It appears that the three-year, near-death spiral in consumer credit has finally come to an end, according to the latest data from the Federal Reserve released on December 7.
Nonrevolving consumer credit had hit bottom in May of last year, and inched up unevenly over the past year-plus. But it's also worth noting that nonrevolving credit has been stagnant over the past three months.
Meanwhile, revolving credit - overwhelmingly credit cards - continued to slide effectively until August of this year, though the dissent slowed and was uneven over the last several months.
Revolving credit has grown for two straight months and in four of the last six months. Yet, the October level was still below the July 2011 level, and was far below the all-time high hit in September 2008.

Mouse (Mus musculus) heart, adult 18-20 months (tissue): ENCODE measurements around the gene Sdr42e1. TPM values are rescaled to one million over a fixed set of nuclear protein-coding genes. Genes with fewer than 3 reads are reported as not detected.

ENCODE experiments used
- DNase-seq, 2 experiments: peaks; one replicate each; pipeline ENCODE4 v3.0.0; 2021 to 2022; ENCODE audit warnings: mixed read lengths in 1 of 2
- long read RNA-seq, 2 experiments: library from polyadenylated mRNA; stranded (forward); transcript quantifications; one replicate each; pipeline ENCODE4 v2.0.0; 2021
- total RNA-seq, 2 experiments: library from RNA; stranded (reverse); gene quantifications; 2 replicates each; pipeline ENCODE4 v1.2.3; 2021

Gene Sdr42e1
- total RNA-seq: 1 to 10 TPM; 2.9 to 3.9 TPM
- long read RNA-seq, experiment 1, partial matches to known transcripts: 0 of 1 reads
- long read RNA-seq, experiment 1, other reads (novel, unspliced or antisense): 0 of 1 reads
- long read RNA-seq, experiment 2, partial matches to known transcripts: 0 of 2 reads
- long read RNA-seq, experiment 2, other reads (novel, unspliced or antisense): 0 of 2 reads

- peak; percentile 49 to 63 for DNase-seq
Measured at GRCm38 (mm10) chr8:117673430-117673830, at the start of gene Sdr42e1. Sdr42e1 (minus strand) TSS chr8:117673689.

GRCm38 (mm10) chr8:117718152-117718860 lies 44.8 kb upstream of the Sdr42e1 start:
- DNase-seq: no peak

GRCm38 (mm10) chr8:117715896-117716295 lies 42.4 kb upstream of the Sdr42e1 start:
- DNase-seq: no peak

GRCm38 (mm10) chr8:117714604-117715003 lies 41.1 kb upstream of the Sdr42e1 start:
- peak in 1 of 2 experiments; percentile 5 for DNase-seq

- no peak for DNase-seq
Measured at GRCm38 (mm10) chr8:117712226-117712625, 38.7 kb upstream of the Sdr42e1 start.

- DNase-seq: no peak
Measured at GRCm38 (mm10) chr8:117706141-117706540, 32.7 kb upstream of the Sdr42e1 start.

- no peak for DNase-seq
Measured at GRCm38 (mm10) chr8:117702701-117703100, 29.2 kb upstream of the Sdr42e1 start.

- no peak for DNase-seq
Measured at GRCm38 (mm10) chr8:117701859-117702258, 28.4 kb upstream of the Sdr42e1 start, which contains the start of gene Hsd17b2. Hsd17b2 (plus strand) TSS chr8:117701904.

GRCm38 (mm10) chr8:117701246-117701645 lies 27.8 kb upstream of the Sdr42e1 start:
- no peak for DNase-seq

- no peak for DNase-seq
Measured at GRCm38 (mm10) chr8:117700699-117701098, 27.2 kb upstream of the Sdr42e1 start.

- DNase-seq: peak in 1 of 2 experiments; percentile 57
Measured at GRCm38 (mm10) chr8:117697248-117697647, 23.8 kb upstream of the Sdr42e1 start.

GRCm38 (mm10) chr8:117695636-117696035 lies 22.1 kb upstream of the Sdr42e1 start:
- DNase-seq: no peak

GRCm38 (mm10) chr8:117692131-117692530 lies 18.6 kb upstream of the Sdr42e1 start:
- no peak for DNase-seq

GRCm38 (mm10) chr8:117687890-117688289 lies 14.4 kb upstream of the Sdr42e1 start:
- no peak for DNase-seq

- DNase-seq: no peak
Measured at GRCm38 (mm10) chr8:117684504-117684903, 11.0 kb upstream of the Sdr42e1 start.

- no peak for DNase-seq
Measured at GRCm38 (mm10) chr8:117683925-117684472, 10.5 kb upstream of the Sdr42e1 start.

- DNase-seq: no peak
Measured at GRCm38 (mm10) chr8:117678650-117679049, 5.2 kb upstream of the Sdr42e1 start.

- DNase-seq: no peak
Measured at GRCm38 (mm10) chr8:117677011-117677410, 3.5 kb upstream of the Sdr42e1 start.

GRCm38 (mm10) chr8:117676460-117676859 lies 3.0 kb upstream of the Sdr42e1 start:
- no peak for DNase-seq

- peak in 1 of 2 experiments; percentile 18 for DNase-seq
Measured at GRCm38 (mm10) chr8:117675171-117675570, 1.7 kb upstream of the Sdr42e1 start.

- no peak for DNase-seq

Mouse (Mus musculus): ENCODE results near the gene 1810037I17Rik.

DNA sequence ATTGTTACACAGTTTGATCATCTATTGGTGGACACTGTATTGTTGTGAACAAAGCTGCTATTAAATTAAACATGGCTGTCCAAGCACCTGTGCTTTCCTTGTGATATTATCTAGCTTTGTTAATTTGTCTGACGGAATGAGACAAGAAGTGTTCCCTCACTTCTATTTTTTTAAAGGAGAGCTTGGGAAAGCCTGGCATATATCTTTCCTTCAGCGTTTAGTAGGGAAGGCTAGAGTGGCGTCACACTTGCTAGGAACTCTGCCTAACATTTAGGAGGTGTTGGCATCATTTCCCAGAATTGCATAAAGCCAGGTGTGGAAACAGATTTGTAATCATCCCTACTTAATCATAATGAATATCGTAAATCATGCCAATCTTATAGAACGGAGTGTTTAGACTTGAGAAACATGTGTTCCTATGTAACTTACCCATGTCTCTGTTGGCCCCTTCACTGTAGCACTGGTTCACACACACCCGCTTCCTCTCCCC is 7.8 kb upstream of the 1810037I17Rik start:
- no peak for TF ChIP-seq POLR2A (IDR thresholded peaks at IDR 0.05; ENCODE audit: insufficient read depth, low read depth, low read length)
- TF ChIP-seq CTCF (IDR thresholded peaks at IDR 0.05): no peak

Consumers obviously are still reining in debt and do not feel confident about jobs and the economy. This, of course, continues to limit the performance of small businesses, especially on the retail end of things.
This also partially reflects restrained start-up business activity, which often gets funded through the use of credit cards.
But even if consumer credit is just bouncing along the bottom or at least starting a slow climb up, it's a better sign for the economy than the long freefall experienced over much of the past three years. Now, hopefully, the question turns to the rate of recovery.
Raymond J. Keating is chief economist for the Small Business & Entrepreneurship Council.His new book is titled "Chuck" vs. the Business World: Business Tips on TV.